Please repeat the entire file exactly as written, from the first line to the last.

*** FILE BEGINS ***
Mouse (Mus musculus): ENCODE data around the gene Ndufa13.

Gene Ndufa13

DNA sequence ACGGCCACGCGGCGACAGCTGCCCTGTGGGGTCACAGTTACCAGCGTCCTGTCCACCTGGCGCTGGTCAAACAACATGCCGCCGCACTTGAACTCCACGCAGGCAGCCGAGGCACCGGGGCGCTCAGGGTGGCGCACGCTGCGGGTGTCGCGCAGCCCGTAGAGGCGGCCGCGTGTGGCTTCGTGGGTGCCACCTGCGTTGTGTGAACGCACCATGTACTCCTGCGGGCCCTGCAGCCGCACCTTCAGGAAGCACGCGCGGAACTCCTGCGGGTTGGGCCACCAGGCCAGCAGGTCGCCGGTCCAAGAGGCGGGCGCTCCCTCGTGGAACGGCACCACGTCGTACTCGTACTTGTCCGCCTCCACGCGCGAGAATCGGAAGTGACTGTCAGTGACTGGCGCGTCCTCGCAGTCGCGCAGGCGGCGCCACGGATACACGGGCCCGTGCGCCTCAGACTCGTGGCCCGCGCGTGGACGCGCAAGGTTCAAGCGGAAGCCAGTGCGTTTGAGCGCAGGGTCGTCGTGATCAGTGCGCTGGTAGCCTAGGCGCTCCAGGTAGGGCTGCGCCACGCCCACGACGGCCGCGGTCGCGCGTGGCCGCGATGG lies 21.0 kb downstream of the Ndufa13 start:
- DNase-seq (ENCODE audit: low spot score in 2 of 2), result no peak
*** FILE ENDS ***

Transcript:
Mouse (Mus musculus): ENCODE data around the gene Ndufa13.

Gene Ndufa13

DNA sequence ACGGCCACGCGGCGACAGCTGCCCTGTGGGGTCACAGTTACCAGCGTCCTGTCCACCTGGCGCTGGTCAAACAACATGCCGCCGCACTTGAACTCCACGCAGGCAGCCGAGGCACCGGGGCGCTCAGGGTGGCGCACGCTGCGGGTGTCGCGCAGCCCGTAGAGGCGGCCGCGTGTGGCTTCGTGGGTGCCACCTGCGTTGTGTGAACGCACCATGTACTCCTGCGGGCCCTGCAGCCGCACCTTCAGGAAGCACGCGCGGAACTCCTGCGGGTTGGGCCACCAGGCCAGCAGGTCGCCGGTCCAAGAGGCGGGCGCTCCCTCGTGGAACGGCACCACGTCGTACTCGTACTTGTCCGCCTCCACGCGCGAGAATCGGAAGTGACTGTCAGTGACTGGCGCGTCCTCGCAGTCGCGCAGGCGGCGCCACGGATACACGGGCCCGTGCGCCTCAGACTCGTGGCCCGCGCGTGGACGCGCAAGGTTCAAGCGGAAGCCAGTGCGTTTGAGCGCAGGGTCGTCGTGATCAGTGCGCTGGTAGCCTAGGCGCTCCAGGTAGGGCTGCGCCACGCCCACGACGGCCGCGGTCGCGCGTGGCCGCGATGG lies 21.0 kb downstream of the Ndufa13 start:
- DNase-seq (ENCODE audit: low spot score in 2 of 2), result no peak